Electronic Thesis and Dissertation Repository


Doctor of Philosophy


Health and Rehabilitation Sciences


Dr. Jennifer D. Irwin


The overall purpose of this dissertation was to examine the planning, implementation, and formative evaluation of a community-based food literacy program for youth. Article 1 provided a summary of the community-based cooking program for at-risk youth. Objectives included the provision of applied food literacy and cooking skills education augmented with fieldtrips to local farms. Eight at-risk youth (five girls and three boys, mean age = 14.6) completed the intervention. Post intervention, five of eight participants completed in-depth interviews about their experiences.

Article 2 was a formative evaluation of the cooking program focused on gaining an understanding of participants’ (i.e., at-risk youth, community partners, and parents/guardians) experiences (n=25). While Article 2 did not lend itself to a quantitative analysis, it was important to understand the program’s impact on participants’ food literacy and self-efficacy. A simple, self-reported tool (pre-post) to assess food literacy and self-efficacy among at-risk youth participants was implemented. Findings identified that the intervention provided a unique, hands-on learning opportunity for participants to gain essential food literacy and cooking skills which enhanced their self-reported confidence and self-efficacy. Recommendations included expanding this program and offering it in a centrally located location.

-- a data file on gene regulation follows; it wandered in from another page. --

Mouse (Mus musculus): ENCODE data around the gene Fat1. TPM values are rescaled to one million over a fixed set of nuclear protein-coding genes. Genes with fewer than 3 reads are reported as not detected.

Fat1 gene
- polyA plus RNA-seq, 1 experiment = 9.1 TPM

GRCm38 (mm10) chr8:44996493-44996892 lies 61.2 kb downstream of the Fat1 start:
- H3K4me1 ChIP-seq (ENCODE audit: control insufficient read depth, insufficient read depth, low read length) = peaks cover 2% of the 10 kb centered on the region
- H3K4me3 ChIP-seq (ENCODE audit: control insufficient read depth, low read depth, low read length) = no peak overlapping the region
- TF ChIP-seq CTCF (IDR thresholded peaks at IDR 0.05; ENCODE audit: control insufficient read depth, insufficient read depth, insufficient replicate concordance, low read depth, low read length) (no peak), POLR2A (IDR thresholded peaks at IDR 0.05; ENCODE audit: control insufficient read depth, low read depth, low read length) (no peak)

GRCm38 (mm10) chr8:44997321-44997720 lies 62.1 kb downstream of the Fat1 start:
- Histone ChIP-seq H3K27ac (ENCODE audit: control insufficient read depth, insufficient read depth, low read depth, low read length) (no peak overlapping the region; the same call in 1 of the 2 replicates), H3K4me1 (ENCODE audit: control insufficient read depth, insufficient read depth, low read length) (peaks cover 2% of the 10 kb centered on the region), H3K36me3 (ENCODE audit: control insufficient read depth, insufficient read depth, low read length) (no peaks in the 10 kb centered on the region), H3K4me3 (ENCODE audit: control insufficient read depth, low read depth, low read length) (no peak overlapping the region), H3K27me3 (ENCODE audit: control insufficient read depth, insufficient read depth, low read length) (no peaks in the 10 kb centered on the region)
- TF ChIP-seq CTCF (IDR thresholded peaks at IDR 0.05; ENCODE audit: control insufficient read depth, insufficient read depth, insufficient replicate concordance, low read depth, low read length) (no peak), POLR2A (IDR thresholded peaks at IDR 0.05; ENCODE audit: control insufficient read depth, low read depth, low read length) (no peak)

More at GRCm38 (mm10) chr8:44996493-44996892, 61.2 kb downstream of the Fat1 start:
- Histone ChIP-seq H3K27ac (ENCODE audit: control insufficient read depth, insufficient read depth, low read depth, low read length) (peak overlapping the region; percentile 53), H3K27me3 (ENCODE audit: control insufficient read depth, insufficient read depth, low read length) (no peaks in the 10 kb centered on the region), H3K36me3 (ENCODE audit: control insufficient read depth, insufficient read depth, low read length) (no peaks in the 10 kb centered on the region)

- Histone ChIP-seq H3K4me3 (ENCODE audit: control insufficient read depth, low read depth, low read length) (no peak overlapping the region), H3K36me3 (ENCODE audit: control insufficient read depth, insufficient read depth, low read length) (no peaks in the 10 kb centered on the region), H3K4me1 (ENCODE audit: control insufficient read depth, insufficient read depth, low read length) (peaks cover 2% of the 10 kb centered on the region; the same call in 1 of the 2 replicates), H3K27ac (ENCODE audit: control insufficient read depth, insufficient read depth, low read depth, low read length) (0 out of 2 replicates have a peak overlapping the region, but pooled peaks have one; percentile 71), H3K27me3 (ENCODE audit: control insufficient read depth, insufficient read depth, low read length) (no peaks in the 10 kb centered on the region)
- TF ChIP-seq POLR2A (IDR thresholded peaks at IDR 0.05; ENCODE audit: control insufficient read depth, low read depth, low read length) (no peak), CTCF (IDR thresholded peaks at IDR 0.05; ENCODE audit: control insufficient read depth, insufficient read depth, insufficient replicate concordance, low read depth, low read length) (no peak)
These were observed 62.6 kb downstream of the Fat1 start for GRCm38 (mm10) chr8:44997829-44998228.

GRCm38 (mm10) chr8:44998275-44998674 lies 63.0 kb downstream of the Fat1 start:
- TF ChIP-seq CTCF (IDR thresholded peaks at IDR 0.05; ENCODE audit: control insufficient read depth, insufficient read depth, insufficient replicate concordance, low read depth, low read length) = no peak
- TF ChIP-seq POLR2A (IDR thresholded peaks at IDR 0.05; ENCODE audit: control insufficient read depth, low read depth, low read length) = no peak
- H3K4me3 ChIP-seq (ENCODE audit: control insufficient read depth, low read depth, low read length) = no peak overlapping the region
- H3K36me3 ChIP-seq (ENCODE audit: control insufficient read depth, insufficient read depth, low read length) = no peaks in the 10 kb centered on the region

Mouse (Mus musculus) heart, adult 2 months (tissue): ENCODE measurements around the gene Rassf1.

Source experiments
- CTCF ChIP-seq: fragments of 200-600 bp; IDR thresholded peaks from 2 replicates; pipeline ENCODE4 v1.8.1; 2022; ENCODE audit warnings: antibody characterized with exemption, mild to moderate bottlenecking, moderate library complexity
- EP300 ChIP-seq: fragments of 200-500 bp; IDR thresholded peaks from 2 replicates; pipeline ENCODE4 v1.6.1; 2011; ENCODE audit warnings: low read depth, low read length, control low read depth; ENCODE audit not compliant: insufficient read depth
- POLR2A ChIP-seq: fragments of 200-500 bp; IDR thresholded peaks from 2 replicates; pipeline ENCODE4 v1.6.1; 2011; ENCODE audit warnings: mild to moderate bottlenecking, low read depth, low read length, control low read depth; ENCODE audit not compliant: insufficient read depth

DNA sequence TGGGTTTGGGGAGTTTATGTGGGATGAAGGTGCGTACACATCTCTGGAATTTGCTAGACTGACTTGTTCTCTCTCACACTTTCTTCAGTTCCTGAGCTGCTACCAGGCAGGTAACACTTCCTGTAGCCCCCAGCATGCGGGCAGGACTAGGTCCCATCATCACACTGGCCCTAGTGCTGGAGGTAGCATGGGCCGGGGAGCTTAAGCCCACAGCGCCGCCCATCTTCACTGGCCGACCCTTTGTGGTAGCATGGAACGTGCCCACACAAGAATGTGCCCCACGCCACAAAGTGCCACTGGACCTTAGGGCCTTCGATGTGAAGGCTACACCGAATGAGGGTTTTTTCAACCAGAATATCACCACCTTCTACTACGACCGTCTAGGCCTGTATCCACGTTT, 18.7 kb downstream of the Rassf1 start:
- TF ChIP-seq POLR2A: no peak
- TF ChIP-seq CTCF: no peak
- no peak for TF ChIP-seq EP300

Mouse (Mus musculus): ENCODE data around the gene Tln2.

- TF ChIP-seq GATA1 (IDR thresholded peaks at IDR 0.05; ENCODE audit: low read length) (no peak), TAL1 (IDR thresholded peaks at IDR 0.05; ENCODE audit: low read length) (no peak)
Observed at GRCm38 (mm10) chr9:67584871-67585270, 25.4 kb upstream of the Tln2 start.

The purpose of Article 3 was to qualitatively assess, through Photovoice methodology, the barriers and facilitators at-risk youth participants experienced to applying cooking skills in environments external to the intervention. Four major themes emerged as facilitators: aptitude; food literacy; local and fresh; and connectedness. Youth identified access to unhealthy foods as the only barrier. Findings indicated that a community-based cooking program for at-risk youth provided an opportunity to apply basic cooking techniques to ensure healthy, economical, home-made meals for youth while building confidence and self-efficacy.

The intervention was a unique initiative that might provide a useful template to enhance existing food literacy programs or create similarly structured programs for relevant vulnerable populations. There is need for applied food literacy programming and research to reverse the erosion of cooking skills in Canadian society. An evaluated intervention can assist in providing evidence in support of the provision of food literacy for diverse participants.